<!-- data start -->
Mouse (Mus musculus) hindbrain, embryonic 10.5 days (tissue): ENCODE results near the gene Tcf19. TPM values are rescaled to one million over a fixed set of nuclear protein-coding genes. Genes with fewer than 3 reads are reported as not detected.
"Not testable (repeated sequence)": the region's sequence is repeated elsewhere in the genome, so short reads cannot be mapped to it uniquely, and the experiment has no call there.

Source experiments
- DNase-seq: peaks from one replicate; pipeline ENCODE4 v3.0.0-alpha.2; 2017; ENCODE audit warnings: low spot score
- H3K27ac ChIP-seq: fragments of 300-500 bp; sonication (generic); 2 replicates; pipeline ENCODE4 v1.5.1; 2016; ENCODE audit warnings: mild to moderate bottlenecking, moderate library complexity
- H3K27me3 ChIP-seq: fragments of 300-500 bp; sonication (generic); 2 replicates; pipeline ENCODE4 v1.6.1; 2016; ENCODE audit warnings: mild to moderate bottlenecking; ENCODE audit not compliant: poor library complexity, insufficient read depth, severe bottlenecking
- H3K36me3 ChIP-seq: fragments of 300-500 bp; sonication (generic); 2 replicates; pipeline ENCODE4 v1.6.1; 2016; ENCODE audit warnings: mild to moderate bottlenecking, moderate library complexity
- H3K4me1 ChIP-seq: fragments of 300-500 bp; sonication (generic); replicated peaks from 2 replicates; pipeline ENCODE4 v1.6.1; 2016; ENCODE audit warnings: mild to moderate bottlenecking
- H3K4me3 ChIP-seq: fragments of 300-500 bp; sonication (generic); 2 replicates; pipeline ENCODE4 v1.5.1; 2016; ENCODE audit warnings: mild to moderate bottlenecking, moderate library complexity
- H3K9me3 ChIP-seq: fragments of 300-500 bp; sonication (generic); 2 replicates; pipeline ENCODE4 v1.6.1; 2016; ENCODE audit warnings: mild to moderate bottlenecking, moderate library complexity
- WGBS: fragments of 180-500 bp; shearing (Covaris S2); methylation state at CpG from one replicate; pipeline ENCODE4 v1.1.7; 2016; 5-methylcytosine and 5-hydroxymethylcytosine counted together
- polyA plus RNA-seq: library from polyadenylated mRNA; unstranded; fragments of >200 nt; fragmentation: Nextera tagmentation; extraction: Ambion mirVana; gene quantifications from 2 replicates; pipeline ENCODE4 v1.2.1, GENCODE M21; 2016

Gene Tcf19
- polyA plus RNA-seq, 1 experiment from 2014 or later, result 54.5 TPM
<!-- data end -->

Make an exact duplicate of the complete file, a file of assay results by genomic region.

Mouse (Mus musculus) hindbrain, embryonic 10.5 days (tissue): ENCODE results near the gene Tcf19. TPM values are rescaled to one million over a fixed set of nuclear protein-coding genes. Genes with fewer than 3 reads are reported as not detected.
"Not testable (repeated sequence)": the region's sequence is repeated elsewhere in the genome, so short reads cannot be mapped to it uniquely, and the experiment has no call there.

Source experiments
- DNase-seq: peaks from one replicate; pipeline ENCODE4 v3.0.0-alpha.2; 2017; ENCODE audit warnings: low spot score
- H3K27ac ChIP-seq: fragments of 300-500 bp; sonication (generic); 2 replicates; pipeline ENCODE4 v1.5.1; 2016; ENCODE audit warnings: mild to moderate bottlenecking, moderate library complexity
- H3K27me3 ChIP-seq: fragments of 300-500 bp; sonication (generic); 2 replicates; pipeline ENCODE4 v1.6.1; 2016; ENCODE audit warnings: mild to moderate bottlenecking; ENCODE audit not compliant: poor library complexity, insufficient read depth, severe bottlenecking
- H3K36me3 ChIP-seq: fragments of 300-500 bp; sonication (generic); 2 replicates; pipeline ENCODE4 v1.6.1; 2016; ENCODE audit warnings: mild to moderate bottlenecking, moderate library complexity
- H3K4me1 ChIP-seq: fragments of 300-500 bp; sonication (generic); replicated peaks from 2 replicates; pipeline ENCODE4 v1.6.1; 2016; ENCODE audit warnings: mild to moderate bottlenecking
- H3K4me3 ChIP-seq: fragments of 300-500 bp; sonication (generic); 2 replicates; pipeline ENCODE4 v1.5.1; 2016; ENCODE audit warnings: mild to moderate bottlenecking, moderate library complexity
- H3K9me3 ChIP-seq: fragments of 300-500 bp; sonication (generic); 2 replicates; pipeline ENCODE4 v1.6.1; 2016; ENCODE audit warnings: mild to moderate bottlenecking, moderate library complexity
- WGBS: fragments of 180-500 bp; shearing (Covaris S2); methylation state at CpG from one replicate; pipeline ENCODE4 v1.1.7; 2016; 5-methylcytosine and 5-hydroxymethylcytosine counted together
- polyA plus RNA-seq: library from polyadenylated mRNA; unstranded; fragments of >200 nt; fragmentation: Nextera tagmentation; extraction: Ambion mirVana; gene quantifications from 2 replicates; pipeline ENCODE4 v1.2.1, GENCODE M21; 2016

Gene Tcf19
- polyA plus RNA-seq, 1 experiment from 2014 or later, result 54.5 TPM